Why Partner with Yale-NUS

Yale-NUS College offers a unique learning experience following the liberal arts tradition, which establishes a broad interdisciplinary knowledge base for students. Our educational model encourages students to think critically, to analyse issues from multiple perspectives, and to draw connections between traditionally separate fields of study. Such an approach will nurture our students into observant, innovative and progressive thinkers. As a complement to the rigorous curriculum, we will initiate a series of workshops to help students build on their leadership potential, become effective interpersonal communicators, and make engaging presentations to a wide audience. Students’ minds and knowledge will be further broadened by a myriad of experiences outside of the classroom – internships, study abroad and community service in Singapore and abroad. Four years of immersion in such holistic academic and extracurricular learning will ensure that our students develop the confidence, creativity and cultural sensitivity that will make them valuable contributors to any company team in the increasingly competitive market of our increasingly globalised world.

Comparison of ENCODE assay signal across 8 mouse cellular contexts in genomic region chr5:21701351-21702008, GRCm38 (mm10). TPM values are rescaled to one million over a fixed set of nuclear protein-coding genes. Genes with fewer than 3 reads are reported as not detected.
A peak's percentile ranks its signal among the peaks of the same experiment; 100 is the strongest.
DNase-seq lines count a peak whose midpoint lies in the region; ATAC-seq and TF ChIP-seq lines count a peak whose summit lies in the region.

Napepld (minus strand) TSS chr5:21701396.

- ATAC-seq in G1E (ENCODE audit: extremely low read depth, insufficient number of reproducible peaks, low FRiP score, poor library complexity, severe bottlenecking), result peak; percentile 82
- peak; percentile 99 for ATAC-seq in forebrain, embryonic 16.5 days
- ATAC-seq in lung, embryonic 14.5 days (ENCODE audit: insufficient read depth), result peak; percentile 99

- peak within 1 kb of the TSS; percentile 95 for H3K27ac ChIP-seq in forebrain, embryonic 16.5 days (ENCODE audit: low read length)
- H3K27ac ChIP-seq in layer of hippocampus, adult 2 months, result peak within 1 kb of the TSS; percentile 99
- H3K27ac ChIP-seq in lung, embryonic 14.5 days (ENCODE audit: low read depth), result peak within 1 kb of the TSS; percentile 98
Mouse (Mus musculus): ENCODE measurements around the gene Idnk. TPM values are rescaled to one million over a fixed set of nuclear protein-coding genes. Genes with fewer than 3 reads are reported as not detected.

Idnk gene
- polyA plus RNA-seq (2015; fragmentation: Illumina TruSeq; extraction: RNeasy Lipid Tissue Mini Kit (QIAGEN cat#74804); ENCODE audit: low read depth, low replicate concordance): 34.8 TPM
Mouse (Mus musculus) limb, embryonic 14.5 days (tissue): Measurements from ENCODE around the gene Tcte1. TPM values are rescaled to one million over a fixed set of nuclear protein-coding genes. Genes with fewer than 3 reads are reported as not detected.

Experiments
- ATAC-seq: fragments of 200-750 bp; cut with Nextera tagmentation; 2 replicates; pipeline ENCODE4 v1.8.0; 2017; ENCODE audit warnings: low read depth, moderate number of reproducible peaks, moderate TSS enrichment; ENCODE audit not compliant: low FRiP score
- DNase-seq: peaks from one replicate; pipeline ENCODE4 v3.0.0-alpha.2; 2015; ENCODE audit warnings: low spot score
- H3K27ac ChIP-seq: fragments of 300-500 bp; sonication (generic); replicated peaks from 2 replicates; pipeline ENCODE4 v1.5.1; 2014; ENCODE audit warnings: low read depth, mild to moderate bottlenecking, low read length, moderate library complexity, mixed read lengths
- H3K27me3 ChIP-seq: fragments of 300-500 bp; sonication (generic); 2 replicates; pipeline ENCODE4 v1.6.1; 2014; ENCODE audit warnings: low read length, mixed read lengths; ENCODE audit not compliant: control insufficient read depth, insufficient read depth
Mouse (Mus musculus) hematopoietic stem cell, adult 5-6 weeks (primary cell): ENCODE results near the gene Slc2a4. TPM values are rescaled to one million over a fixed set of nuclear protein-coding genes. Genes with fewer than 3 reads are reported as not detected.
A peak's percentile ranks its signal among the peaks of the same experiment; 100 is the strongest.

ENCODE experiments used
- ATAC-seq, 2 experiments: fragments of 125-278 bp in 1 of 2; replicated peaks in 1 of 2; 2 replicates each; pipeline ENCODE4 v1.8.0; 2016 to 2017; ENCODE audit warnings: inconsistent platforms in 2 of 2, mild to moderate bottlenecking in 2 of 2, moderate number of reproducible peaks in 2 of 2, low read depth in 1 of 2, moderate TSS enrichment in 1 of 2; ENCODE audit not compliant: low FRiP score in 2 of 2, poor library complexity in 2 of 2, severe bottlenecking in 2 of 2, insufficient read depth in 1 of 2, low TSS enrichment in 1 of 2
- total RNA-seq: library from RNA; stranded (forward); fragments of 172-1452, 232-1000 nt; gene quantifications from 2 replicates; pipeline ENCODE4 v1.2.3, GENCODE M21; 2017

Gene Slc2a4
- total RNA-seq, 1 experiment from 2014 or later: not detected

Our Student Profile and Interest Areas

A liberal arts college like Yale-NUS attracts students with a high degree of intellectual curiosity, which manifests itself in the diversity of personal and professional interests on campus. Students’ key areas of interest include education, healthcare, engineering, business, finance services, consulting, social entrepreneurship, community development, child and clinical psychology, fiction and nonfiction writing, law, arts management, international relations and diplomacy, fashion, design, web and software development, and many others. Yale-NUS ensures that students continue to explore and develop their interest in these fields through a variety of extracurricular opportunities.


Related Articles about Liberal Arts Education

Pericles Lewis (President, Yale-NUS College): Rethinking Liberal Arts Education (Livemint)

K Ranga Krishnan (Dean, Duke-NUS Graduate Medical School Singapore): The Value of Liberal Arts (TODAY)

David Skorton (President, Cornell University): Why Scientists Should Embrace the Liberal Arts (Scientific American)

Peter Sacks (Economist, Pulitzer Prize nominee): Why the Liberal Arts Aren’t Worthless (The Fiscal Times)

Philip Ryken (President, Wheaton College): Liberal Arts Key to Preparing Leaders (The Jakarta Times)

There is Value in Liberal Arts Education, Employers Say (US News)

Vikram Mansharamani (Yale University Lecturer): Why Breadth May Soon Triumph over Depth (HQ Asia)